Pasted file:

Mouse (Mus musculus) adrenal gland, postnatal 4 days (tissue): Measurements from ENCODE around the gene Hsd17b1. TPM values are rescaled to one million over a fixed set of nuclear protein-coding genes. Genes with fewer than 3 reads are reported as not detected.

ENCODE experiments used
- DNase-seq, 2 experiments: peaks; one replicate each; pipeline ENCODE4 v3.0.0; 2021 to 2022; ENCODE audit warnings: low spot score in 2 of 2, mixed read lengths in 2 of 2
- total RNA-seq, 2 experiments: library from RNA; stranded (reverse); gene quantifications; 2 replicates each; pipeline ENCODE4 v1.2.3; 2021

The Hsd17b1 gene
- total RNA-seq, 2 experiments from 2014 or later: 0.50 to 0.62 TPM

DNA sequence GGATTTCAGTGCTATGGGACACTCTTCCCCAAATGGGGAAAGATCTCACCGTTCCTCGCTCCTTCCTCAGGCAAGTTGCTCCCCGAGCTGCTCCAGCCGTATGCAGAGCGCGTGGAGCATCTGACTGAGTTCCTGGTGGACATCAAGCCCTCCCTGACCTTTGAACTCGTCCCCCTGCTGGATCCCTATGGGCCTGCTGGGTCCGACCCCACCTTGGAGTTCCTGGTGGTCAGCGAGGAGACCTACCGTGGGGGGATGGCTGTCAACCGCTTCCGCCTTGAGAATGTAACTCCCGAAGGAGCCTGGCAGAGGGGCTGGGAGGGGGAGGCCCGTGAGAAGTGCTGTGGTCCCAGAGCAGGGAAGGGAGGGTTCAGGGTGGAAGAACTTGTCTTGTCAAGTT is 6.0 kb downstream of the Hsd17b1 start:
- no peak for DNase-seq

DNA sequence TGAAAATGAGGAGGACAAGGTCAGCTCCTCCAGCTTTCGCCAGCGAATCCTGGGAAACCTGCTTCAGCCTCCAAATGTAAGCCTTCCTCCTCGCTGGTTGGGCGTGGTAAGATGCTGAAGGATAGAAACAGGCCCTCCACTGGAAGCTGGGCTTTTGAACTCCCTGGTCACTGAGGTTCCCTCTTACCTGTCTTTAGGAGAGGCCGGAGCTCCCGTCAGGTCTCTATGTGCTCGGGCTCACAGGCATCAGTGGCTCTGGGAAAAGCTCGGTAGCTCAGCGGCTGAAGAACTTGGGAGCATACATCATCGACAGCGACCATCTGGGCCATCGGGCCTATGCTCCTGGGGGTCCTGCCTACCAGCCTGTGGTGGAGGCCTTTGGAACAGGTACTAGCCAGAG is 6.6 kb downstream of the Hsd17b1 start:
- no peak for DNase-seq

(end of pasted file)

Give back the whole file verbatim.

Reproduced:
Mouse (Mus musculus) adrenal gland, postnatal 4 days (tissue): Measurements from ENCODE around the gene Hsd17b1. TPM values are rescaled to one million over a fixed set of nuclear protein-coding genes. Genes with fewer than 3 reads are reported as not detected.

ENCODE experiments used
- DNase-seq, 2 experiments: peaks; one replicate each; pipeline ENCODE4 v3.0.0; 2021 to 2022; ENCODE audit warnings: low spot score in 2 of 2, mixed read lengths in 2 of 2
- total RNA-seq, 2 experiments: library from RNA; stranded (reverse); gene quantifications; 2 replicates each; pipeline ENCODE4 v1.2.3; 2021

The Hsd17b1 gene
- total RNA-seq, 2 experiments from 2014 or later: 0.50 to 0.62 TPM

DNA sequence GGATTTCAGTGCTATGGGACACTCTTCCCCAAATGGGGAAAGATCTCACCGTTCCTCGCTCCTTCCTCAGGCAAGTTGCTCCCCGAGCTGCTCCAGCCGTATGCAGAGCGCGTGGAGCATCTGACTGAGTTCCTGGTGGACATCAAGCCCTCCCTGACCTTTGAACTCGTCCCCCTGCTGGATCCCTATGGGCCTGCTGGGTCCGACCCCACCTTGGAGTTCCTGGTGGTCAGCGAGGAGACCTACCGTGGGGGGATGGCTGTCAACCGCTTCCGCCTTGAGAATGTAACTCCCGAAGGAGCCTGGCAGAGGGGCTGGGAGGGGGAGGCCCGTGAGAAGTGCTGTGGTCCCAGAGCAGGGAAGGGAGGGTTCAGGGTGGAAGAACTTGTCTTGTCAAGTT is 6.0 kb downstream of the Hsd17b1 start:
- no peak for DNase-seq

DNA sequence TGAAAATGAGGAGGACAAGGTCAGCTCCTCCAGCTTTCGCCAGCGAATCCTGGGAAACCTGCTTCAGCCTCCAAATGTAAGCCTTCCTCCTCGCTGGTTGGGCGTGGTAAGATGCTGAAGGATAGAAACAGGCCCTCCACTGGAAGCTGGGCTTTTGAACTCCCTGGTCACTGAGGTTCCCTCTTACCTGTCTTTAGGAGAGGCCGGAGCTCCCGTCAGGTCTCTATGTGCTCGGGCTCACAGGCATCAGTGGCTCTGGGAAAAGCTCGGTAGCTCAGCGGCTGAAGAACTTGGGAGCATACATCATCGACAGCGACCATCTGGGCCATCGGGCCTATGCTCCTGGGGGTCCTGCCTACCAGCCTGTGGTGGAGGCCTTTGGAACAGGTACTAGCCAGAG is 6.6 kb downstream of the Hsd17b1 start:
- no peak for DNase-seq